Study Finds Higher Risk Of Gastrointestinal Problems In Those Who've Had COVID

Over the course of the last three years, more than 103 million Americans contracted the COVID-19 virus, per the Centers for Disease Control and Prevention (CDC). While the majority of people saw their symptoms come and go within a matter of weeks, 1 in 13 adults in the U.S. has experienced long COVID – a term used to describe ongoing and new symptoms brought on by the virus that last longer than three months (per CDC). The list of symptoms reported by people experiencing long COVID is long and variable, including everything from fatigue, respiratory issues and heart palpitations, to neurological issues like depression, dizziness, and decreased cognition.

Now, a new 2023 study published in Nature Communications is reporting that people who have had COVID-19 are also at a higher risk of developing long-lasting gastrointestinal (GI) problems than those who never had the virus. These GI issues can include irritable bowel syndrome, acid reflux, ulcers, abdominal pain, bloating, diarrhea, and vomiting.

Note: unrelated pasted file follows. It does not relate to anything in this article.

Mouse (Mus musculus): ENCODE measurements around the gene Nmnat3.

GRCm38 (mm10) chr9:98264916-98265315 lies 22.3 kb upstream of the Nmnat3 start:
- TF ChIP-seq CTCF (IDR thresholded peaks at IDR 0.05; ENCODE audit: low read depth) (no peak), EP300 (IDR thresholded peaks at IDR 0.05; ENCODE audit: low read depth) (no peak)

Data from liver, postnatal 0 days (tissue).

What does the study say?

The study, which analyzed data from more than 11 million people, found that the risk of developing these issues post-COVID was increased by an incredible 36%, and that the problems could persist for up to a year after infection. Gastroesophageal reflux disease (GERD) and peptic ulcer disease are the most common issues arising in people who previously had COVID, with more than 2,600 new cases reported (per The New York Times). However, researchers in the study estimate that COVID is responsible for more than 6 million new cases of GI disorders in the United States alone, and a whopping 42 million new cases globally (per Washington University in St. Louis).

Life-threatening inflammatory illnesses, like acute pancreatitis and liver failure, have also been reported, albeit in much smaller numbers. However, it's worth noting that these conditions were more common in people who have had COVID than those who have not.

Dr. Ziyad Al-Aly,  a clinical epidemiologist at Washington University and the study's senior author, said these findings don't come as any big surprise. "It is increasingly clear that the GI tract serves as a reservoir for the virus," he explained (per Washington University in St. Louis). For that reason, researchers believe their findings reveal a need for gastrointestinal care following COVID infection.